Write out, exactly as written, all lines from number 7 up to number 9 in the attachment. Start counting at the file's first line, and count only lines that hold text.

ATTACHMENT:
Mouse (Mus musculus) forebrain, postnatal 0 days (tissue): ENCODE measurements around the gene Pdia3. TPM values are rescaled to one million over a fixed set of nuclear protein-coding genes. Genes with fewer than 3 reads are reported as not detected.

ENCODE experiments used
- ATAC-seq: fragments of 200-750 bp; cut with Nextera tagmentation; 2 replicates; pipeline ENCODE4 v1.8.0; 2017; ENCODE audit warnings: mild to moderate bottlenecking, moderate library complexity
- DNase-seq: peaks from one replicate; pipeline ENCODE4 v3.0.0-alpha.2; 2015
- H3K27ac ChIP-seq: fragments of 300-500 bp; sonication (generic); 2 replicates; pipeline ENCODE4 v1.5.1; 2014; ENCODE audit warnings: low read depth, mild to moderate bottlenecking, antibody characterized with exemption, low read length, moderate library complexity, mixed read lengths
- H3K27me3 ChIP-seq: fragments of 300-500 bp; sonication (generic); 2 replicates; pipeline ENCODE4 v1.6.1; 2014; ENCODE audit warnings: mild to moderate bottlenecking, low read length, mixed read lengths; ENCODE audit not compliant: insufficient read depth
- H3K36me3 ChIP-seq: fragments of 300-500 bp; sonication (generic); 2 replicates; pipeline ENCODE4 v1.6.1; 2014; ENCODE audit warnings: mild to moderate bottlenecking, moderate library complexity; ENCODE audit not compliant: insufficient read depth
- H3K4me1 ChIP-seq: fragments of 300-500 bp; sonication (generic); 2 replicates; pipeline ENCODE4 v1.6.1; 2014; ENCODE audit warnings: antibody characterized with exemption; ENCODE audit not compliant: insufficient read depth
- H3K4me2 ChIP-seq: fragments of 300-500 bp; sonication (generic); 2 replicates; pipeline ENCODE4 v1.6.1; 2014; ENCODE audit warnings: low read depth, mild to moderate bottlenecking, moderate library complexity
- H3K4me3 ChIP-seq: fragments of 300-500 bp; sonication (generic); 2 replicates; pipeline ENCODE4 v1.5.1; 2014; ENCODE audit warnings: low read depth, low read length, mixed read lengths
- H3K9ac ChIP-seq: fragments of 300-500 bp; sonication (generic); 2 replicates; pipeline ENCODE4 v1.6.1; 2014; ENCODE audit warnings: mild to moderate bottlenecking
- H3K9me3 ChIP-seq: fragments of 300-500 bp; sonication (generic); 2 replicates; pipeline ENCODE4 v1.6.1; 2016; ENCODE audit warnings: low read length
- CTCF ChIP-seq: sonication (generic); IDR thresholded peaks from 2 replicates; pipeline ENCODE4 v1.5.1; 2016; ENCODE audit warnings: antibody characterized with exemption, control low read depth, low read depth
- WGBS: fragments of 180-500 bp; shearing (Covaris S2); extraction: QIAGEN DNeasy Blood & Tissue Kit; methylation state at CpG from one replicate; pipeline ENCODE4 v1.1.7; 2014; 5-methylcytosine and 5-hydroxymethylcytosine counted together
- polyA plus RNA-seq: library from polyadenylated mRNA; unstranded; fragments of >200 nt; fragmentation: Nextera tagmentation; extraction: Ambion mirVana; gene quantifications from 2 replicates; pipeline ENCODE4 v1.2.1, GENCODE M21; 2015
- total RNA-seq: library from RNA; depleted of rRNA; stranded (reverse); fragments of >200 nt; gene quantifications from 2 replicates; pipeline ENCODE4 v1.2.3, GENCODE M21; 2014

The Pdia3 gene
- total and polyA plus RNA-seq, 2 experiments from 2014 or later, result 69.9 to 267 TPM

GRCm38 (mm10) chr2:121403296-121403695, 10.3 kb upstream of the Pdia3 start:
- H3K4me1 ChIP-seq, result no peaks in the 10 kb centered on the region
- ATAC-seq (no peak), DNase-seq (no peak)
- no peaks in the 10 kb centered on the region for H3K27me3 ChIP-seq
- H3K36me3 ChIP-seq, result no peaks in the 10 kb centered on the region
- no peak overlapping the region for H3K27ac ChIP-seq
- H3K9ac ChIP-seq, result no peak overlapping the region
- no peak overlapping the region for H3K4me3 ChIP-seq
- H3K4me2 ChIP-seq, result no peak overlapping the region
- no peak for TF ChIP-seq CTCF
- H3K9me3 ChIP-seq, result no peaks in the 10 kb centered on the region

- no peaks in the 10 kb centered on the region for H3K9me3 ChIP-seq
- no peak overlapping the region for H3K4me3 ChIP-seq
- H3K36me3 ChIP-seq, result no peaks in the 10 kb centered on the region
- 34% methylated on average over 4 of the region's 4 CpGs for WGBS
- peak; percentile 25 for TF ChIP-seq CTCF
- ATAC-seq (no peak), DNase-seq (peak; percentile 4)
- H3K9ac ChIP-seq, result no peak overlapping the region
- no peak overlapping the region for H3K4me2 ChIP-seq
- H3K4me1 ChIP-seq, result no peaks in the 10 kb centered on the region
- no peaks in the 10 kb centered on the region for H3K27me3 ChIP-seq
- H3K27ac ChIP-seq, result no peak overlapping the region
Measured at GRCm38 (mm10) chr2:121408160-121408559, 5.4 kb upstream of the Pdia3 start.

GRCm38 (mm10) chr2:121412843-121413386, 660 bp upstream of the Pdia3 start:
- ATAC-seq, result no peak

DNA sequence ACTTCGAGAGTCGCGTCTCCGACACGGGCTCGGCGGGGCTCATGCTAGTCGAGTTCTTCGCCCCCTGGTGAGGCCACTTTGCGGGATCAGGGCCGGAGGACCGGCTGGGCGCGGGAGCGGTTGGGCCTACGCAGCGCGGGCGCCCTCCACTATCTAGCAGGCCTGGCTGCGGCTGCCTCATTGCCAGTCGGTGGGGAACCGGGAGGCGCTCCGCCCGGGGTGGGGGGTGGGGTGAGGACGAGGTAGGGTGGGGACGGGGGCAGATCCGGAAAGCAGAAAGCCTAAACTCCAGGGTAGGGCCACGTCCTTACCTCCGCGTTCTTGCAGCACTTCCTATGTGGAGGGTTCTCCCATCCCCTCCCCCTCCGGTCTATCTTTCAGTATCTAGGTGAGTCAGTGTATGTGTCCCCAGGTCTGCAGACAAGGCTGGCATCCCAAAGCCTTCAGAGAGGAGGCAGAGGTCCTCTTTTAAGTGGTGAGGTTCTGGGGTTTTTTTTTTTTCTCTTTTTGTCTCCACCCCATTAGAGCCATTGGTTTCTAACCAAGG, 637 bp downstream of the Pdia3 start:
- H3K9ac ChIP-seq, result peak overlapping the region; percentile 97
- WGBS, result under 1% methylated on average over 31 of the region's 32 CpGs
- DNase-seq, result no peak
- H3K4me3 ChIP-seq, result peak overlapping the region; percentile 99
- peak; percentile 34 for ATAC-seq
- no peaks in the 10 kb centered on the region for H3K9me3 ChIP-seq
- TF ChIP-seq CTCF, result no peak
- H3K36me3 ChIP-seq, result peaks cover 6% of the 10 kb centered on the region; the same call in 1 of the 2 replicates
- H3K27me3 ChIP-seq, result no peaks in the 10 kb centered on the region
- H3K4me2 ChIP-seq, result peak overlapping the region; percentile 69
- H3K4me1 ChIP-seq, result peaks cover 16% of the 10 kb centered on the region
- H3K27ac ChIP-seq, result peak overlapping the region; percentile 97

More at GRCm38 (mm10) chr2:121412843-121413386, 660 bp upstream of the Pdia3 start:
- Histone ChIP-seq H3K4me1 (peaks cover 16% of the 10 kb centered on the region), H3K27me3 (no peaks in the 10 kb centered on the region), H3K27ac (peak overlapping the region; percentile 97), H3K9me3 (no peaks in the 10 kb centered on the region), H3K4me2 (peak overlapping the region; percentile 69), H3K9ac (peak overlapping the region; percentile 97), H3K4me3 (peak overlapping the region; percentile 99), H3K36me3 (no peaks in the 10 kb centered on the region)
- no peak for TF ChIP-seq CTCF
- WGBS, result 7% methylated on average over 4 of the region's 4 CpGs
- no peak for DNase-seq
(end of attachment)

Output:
- H3K36me3 ChIP-seq: fragments of 300-500 bp; sonication (generic); 2 replicates; pipeline ENCODE4 v1.6.1; 2014; ENCODE audit warnings: mild to moderate bottlenecking, moderate library complexity; ENCODE audit not compliant: insufficient read depth
- H3K4me1 ChIP-seq: fragments of 300-500 bp; sonication (generic); 2 replicates; pipeline ENCODE4 v1.6.1; 2014; ENCODE audit warnings: antibody characterized with exemption; ENCODE audit not compliant: insufficient read depth
- H3K4me2 ChIP-seq: fragments of 300-500 bp; sonication (generic); 2 replicates; pipeline ENCODE4 v1.6.1; 2014; ENCODE audit warnings: low read depth, mild to moderate bottlenecking, moderate library complexity